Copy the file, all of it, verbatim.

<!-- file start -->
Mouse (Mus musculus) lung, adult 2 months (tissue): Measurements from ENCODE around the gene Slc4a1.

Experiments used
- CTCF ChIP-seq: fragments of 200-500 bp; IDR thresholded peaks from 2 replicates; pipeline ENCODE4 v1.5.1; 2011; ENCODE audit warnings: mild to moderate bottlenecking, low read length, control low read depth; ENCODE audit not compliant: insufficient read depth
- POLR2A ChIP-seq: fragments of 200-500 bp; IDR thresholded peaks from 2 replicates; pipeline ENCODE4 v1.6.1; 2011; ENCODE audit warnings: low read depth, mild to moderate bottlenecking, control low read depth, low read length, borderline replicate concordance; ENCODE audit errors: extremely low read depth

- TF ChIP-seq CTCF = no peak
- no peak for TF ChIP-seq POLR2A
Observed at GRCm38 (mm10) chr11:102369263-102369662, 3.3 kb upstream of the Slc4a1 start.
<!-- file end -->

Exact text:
Mouse (Mus musculus) lung, adult 2 months (tissue): Measurements from ENCODE around the gene Slc4a1.

Experiments used
- CTCF ChIP-seq: fragments of 200-500 bp; IDR thresholded peaks from 2 replicates; pipeline ENCODE4 v1.5.1; 2011; ENCODE audit warnings: mild to moderate bottlenecking, low read length, control low read depth; ENCODE audit not compliant: insufficient read depth
- POLR2A ChIP-seq: fragments of 200-500 bp; IDR thresholded peaks from 2 replicates; pipeline ENCODE4 v1.6.1; 2011; ENCODE audit warnings: low read depth, mild to moderate bottlenecking, control low read depth, low read length, borderline replicate concordance; ENCODE audit errors: extremely low read depth

- TF ChIP-seq CTCF = no peak
- no peak for TF ChIP-seq POLR2A
Observed at GRCm38 (mm10) chr11:102369263-102369662, 3.3 kb upstream of the Slc4a1 start.